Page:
Water is key to ending Africa’s chronic hunger cycle

By Esther Ngumbi

For Africa to end chronic hunger, governments must invest in sustainable water supplies.

The fields are bare under the scorching sun and temperatures rise with every passing week. Any crops the extreme temperatures haven’t destroyed, the insect pests have, and for many farmers, there is nothing they can do. Now, news about hunger across Africa makes mass media headlines daily.

Globally, hunger levels are at their highest. In fact, according to the Famine Early Warning Systems Network, over 70 million people across 45 countries will require food emergency assistance in 2017, with Africa being home to three of the four countries deemed to face a critical risk of famine: Nigeria, South Sudan, Sudan and Yemen. African governments, non-governmental organisations (NGOs) and humanitarian relief agencies, including the United Nations World Food Programme, continue to launch short-term solutions such as food relief supplies to avert the situation. Kenya, for example, is handing cash transfers and food relief to its affected citizens. The UN World Food Programme is also distributing food to drought-stricken Somalia. And in Zambia, the government is employing every tool including its military to combat insect pest infestation.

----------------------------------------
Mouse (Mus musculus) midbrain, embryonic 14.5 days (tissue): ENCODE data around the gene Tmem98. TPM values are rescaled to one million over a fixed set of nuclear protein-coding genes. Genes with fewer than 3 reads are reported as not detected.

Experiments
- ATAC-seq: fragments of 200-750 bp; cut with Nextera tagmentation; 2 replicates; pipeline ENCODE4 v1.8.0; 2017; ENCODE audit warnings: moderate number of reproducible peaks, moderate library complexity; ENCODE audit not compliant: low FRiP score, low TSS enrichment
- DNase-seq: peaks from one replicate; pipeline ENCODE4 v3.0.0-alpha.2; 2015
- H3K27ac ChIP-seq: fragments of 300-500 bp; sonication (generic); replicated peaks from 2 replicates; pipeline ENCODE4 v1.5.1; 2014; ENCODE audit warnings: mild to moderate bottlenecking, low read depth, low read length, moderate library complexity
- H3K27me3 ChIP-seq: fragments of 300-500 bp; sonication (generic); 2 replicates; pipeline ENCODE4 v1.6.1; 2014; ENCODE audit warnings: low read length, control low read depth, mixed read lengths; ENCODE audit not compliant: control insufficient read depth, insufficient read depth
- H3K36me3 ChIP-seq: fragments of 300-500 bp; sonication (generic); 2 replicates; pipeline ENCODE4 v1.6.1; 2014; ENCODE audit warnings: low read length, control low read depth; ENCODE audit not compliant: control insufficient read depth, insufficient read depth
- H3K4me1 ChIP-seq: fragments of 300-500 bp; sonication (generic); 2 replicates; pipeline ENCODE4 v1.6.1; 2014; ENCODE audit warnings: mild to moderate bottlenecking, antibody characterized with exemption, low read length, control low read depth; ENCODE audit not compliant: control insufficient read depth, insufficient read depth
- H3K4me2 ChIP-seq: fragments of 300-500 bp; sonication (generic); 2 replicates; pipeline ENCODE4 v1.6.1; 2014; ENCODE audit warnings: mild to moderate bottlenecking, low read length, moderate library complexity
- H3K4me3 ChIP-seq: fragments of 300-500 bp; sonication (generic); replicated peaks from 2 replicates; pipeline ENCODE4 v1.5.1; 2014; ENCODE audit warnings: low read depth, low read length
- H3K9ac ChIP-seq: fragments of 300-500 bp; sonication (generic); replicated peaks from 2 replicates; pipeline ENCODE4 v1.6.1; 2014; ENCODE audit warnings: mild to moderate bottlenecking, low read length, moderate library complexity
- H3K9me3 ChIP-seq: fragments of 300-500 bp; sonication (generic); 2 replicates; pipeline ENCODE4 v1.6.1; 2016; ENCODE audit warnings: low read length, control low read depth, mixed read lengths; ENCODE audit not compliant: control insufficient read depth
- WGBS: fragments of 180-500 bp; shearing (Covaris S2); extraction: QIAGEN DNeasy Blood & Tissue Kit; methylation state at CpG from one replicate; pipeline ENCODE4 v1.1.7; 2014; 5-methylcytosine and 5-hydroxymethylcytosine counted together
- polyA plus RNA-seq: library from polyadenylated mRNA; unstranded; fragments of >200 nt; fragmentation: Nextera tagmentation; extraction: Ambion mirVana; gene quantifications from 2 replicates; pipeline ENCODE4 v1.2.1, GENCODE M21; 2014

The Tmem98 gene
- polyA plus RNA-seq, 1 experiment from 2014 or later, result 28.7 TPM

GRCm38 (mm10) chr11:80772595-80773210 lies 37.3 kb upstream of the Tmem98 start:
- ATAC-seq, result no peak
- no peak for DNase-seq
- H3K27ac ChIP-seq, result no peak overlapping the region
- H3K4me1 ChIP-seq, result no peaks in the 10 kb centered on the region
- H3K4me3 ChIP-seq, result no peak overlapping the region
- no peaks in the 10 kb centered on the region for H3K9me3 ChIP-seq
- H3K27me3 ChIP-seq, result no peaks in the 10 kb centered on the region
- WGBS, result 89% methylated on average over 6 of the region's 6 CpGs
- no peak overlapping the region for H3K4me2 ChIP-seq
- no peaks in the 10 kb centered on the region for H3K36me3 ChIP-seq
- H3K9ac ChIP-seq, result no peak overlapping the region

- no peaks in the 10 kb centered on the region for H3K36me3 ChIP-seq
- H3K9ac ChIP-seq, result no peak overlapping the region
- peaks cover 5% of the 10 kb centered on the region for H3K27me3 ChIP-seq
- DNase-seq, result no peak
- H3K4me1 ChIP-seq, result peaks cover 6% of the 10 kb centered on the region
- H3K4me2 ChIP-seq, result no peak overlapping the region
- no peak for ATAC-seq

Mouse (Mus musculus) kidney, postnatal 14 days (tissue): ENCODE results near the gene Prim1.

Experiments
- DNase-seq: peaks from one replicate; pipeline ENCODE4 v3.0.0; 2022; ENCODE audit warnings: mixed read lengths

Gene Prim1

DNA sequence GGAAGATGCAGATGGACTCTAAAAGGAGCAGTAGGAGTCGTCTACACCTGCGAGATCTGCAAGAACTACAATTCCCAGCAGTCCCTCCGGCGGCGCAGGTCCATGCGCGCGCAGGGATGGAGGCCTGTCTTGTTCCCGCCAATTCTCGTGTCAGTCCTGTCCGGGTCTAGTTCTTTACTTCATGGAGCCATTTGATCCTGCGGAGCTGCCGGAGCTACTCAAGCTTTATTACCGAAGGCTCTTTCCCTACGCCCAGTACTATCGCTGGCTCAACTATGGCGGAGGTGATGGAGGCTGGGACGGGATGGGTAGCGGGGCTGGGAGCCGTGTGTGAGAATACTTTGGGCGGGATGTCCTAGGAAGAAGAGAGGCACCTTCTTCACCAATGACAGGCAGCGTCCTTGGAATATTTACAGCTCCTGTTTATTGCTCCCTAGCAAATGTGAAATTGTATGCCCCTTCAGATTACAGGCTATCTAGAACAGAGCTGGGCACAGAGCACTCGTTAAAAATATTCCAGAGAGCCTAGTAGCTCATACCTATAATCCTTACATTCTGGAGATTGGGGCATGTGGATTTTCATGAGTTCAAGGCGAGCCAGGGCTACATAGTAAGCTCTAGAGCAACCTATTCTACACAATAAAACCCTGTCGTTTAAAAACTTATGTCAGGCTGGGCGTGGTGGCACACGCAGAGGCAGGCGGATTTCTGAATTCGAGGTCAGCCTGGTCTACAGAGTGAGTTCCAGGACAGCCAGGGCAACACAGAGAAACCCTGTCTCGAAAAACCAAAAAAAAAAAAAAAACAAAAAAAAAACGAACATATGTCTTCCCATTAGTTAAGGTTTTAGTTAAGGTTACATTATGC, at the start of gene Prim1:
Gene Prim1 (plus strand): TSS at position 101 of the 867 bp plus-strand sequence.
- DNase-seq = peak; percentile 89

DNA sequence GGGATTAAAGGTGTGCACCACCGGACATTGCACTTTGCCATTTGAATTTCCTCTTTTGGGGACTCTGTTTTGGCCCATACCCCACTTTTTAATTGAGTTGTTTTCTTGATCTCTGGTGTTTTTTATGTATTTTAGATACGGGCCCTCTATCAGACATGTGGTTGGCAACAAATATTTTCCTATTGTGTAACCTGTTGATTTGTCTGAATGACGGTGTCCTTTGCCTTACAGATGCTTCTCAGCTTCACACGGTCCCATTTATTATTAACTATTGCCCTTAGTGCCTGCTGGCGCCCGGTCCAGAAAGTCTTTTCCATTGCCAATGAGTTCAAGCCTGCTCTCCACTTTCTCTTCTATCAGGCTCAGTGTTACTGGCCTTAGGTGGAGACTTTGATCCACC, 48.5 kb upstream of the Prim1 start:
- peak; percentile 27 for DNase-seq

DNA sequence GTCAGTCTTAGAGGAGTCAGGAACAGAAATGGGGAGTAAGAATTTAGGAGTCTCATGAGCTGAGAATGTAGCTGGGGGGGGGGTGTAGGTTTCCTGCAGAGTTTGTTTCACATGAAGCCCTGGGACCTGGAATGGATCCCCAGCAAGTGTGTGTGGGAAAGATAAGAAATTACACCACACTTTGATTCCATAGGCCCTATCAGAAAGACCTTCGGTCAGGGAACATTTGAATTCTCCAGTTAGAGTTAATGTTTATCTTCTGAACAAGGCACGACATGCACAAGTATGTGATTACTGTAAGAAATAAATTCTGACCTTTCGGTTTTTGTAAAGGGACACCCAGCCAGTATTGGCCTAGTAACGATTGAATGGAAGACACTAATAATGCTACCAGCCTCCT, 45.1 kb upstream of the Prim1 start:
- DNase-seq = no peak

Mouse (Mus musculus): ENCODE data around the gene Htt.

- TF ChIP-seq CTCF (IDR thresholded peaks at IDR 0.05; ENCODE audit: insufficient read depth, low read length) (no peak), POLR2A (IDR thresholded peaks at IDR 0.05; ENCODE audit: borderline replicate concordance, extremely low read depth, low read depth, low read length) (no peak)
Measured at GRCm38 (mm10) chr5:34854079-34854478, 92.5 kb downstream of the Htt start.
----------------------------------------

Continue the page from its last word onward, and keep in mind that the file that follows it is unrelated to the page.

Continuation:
But why are we here? What happened? Why is there such a large drought?

Reasons for chronic hunger

Many African smallholder farmers depend on rain-fed agriculture, and because last year’s rains were inadequate, many farmers never harvested any crops.

Indeed, failed rains across parts of the Horn of Africa have led to the current drought that is affecting Somalia, south-eastern Ethiopia and northern and eastern Kenya.

Then, even in the countries where adequate rains fell, many of the farmers had to farm on depleted soils, and consequently, the yields were lower. Degraded soils and dependence on rain-fed agriculture coupled with planting the wrong crop varieties are some of the fundamental problems that lead to poor harvests and then to hunger. Worsening the situation is the unpredictable climate. Given these fundamental and basic issues that fuel the hunger cycle in Africa, it naturally makes sense to tackle them.

It is not rocket science. Farming goes hand-in-hand with water. There can be no farming without it. While this seems easy to reason, there are few organisations working to make sure that African farmers and citizens have access to permanent water sources. Access to water sources all year round would ensure that farmers can farm year in and year out.